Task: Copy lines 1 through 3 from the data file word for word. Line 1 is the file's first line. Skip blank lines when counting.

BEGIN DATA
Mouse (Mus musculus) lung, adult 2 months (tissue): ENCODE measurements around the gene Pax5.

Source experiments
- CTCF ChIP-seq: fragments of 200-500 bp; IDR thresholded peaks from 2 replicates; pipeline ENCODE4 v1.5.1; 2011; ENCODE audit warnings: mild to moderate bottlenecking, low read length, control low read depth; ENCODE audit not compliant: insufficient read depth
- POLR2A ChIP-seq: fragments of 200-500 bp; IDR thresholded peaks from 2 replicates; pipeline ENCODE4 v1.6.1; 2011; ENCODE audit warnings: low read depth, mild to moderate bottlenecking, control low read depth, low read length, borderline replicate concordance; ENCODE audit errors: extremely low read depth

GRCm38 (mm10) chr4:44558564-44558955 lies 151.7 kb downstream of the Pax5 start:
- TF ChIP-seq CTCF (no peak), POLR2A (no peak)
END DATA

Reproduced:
Mouse (Mus musculus) lung, adult 2 months (tissue): ENCODE measurements around the gene Pax5.

Source experiments
- CTCF ChIP-seq: fragments of 200-500 bp; IDR thresholded peaks from 2 replicates; pipeline ENCODE4 v1.5.1; 2011; ENCODE audit warnings: mild to moderate bottlenecking, low read length, control low read depth; ENCODE audit not compliant: insufficient read depth